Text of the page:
commitments in

                                                                                                                                                          Adhere to WTO

                         Number of


                                                                                                    Laws and



General                          20                       3            4                        0            0                     0            0                          3                        0           10
Trade framework                  82                       4           10                       19           19                     3           31                         12                       24            7
Import regulation               227                      16           37                       31           15                    33          111                         38                       24           13
Export regulation                 9                       0            3                        1            1                     3            2                          3                        0            1
Trading rights and              117                       6           22                        7            2                    29           31                         22                       10           21
industrial policies
Agriculture                     101                       8           11                       13            3                    11                 64                   11                        5            4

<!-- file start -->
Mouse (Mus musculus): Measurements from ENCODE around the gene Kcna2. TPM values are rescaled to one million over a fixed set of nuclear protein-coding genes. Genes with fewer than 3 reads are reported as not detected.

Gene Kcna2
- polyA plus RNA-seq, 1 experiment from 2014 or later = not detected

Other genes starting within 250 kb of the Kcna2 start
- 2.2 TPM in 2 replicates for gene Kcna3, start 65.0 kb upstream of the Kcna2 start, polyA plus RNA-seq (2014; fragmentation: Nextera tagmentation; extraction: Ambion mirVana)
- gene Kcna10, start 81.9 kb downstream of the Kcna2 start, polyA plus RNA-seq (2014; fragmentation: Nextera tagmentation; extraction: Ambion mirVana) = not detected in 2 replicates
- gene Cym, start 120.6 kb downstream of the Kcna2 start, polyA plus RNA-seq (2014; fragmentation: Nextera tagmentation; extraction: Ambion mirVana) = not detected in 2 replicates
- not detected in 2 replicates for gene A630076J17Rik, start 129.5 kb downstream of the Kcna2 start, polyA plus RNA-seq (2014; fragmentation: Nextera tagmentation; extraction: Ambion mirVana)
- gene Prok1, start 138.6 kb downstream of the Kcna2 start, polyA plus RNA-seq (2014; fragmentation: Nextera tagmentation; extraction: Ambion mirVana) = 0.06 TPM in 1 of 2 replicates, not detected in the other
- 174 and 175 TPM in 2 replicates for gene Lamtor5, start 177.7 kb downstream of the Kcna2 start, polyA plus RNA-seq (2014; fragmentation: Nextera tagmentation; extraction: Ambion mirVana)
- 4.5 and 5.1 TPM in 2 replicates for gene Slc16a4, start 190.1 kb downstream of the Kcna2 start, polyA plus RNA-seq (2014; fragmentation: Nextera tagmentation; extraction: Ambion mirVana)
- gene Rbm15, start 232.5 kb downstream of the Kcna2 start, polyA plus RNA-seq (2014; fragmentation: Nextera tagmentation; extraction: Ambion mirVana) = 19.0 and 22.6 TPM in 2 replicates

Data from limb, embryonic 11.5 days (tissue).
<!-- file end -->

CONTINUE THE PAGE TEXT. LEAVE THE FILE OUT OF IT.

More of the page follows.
Services                         45                       9            6                        5            1                     4                 23                    3                        2            4
Intellectual property            34                       9            2                        1           15                     5                  9                   21                        2            1
Safeguards and trade               70                     3                 8                   0                 1                2                 10                   12                        0           45
Total                           705                      58        103                         77           57                    90          281                125                               67     106

           Source: GAO analysis of China’s WTO accession agreement.